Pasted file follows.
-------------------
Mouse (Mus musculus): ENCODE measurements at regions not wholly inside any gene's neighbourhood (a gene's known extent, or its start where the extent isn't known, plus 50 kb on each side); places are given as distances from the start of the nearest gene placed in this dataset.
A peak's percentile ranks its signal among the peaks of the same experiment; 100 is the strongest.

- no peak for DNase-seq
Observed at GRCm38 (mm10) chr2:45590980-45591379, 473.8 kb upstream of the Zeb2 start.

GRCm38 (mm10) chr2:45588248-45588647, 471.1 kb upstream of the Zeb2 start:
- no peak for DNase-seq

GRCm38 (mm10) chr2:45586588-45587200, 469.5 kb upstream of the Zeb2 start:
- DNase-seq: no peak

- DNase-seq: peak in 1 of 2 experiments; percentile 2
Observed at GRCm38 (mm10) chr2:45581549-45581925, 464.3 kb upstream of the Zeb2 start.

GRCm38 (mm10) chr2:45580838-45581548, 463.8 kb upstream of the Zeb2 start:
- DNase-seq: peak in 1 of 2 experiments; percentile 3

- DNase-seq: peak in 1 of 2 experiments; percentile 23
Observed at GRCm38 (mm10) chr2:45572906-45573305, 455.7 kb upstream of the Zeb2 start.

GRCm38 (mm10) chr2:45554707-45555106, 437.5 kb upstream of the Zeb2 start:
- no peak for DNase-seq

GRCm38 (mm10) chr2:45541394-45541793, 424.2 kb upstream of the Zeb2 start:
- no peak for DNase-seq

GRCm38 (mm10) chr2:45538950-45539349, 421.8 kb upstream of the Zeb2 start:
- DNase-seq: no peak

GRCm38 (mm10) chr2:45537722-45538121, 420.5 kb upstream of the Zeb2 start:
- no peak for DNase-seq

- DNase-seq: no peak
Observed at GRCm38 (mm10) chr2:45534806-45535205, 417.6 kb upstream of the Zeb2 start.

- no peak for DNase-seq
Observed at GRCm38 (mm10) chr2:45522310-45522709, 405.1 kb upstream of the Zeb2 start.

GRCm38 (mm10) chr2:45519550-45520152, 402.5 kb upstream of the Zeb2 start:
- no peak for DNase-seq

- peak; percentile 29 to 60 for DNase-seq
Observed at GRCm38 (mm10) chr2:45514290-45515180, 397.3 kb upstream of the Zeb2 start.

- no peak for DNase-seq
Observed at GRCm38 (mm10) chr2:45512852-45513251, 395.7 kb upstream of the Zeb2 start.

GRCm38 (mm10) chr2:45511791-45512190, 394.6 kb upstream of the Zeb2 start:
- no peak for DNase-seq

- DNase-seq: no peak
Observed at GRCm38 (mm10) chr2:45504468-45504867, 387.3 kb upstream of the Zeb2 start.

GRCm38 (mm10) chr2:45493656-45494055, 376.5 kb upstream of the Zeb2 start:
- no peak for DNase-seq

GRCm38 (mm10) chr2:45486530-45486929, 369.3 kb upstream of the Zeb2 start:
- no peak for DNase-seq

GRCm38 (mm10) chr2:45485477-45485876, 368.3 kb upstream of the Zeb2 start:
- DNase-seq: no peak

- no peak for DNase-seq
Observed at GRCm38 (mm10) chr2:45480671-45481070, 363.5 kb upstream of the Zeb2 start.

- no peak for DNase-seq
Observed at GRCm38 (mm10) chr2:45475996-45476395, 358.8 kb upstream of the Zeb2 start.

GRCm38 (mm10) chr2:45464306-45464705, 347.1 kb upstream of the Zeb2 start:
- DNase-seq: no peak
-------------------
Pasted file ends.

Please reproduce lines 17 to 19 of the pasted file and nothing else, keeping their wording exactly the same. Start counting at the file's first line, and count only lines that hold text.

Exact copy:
GRCm38 (mm10) chr2:45541394-45541793, 424.2 kb upstream of the Zeb2 start:
- no peak for DNase-seq

GRCm38 (mm10) chr2:45538950-45539349, 421.8 kb upstream of the Zeb2 start: